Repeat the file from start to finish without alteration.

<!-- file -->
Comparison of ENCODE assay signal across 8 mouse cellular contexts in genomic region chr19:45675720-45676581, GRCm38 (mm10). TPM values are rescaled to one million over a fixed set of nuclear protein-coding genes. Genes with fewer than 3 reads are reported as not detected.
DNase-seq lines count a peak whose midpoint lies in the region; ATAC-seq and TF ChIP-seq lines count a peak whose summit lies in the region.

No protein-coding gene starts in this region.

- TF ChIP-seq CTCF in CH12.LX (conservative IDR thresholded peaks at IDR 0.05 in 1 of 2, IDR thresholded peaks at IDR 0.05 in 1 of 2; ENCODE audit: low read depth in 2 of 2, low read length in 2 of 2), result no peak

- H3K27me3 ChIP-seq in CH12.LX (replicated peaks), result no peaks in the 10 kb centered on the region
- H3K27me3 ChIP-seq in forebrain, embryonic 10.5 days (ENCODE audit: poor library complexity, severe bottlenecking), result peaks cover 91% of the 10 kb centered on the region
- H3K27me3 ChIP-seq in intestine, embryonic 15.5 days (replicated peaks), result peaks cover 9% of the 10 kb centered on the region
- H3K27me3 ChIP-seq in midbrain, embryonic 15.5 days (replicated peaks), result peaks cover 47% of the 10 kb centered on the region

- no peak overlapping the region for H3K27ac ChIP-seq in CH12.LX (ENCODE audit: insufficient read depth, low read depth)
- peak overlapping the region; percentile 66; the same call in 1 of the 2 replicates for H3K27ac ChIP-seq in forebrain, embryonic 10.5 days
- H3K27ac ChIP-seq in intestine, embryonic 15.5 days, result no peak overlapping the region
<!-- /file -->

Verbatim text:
Comparison of ENCODE assay signal across 8 mouse cellular contexts in genomic region chr19:45675720-45676581, GRCm38 (mm10). TPM values are rescaled to one million over a fixed set of nuclear protein-coding genes. Genes with fewer than 3 reads are reported as not detected.
DNase-seq lines count a peak whose midpoint lies in the region; ATAC-seq and TF ChIP-seq lines count a peak whose summit lies in the region.

No protein-coding gene starts in this region.

- TF ChIP-seq CTCF in CH12.LX (conservative IDR thresholded peaks at IDR 0.05 in 1 of 2, IDR thresholded peaks at IDR 0.05 in 1 of 2; ENCODE audit: low read depth in 2 of 2, low read length in 2 of 2), result no peak

- H3K27me3 ChIP-seq in CH12.LX (replicated peaks), result no peaks in the 10 kb centered on the region
- H3K27me3 ChIP-seq in forebrain, embryonic 10.5 days (ENCODE audit: poor library complexity, severe bottlenecking), result peaks cover 91% of the 10 kb centered on the region
- H3K27me3 ChIP-seq in intestine, embryonic 15.5 days (replicated peaks), result peaks cover 9% of the 10 kb centered on the region
- H3K27me3 ChIP-seq in midbrain, embryonic 15.5 days (replicated peaks), result peaks cover 47% of the 10 kb centered on the region

- no peak overlapping the region for H3K27ac ChIP-seq in CH12.LX (ENCODE audit: insufficient read depth, low read depth)
- peak overlapping the region; percentile 66; the same call in 1 of the 2 replicates for H3K27ac ChIP-seq in forebrain, embryonic 10.5 days
- H3K27ac ChIP-seq in intestine, embryonic 15.5 days, result no peak overlapping the region